E) $
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Directions for Use
Give this instruction if one of the accompanying tables is to be given to the jury.
Also give CACI No. 359, Present Cash Value of Future Damages, in a contract
action, or CACI No. 3904A, Present Cash Value, in a tort action.
Use Worksheet A and Table A if future economic loss will occur over multiple years
and the amount of the loss will be the same every year. For example, lost future
income may be capable of being expressed in a fixed annual dollar figure. Similarly,
the cost of future medical care may be reduced to present value under Table A if it
will be a regular amount over a determinable period of time.
Use Worksheet B and Table B in all other instances of future economic loss. In
some cases, it may be necessary to give the jury both worksheets and tables if there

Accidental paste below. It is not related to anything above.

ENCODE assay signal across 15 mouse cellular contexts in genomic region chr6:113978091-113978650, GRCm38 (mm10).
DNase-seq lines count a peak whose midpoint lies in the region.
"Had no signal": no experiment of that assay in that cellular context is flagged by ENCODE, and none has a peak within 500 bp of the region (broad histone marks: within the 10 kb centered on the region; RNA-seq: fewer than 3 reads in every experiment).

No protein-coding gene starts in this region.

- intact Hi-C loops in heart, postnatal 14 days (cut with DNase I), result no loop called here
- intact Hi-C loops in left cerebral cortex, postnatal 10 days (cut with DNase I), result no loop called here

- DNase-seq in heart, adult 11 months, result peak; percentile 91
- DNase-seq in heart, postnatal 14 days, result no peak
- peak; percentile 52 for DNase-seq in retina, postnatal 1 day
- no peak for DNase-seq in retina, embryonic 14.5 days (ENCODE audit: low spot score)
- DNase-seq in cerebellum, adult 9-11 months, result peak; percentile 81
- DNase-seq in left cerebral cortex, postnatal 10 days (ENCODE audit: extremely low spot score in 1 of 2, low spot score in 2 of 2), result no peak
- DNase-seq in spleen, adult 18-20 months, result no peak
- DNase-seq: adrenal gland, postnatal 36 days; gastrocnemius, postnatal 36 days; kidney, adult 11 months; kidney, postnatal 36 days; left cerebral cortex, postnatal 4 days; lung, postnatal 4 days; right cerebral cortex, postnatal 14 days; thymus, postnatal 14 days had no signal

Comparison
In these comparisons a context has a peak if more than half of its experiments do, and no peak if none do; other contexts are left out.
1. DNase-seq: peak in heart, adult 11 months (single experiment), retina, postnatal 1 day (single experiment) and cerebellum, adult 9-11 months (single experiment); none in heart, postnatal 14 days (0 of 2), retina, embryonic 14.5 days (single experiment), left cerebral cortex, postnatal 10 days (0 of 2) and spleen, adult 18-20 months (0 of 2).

are categories of both regular recurring future economic loss and irregular or
varying loss.
The interest rate to be used in the tables must be established by stipulation or by the
evidence. Expert testimony will usually be required to accurately establish present
values for future economic losses. It would appear that because reduction to present
value benefits the defendant, the defendant bears the burden of proof on the discount
rate. (See Wilson v. Gilbert (1972) 25 Cal.App.3d 607, 613-614 [102 Cal.Rptr. 31]
[no error to refuse instruction on reduction to present value when defendant
presented no evidence].)
Tables should not be used for future noneconomic damages. (See Salgado v. County
of L.A. (1998) 19 Cal.4th 629, 646-647 [80 Cal.Rptr.2d 46, 967 P.2d 585]; CACI
No. 3904A, Present Cash Value.)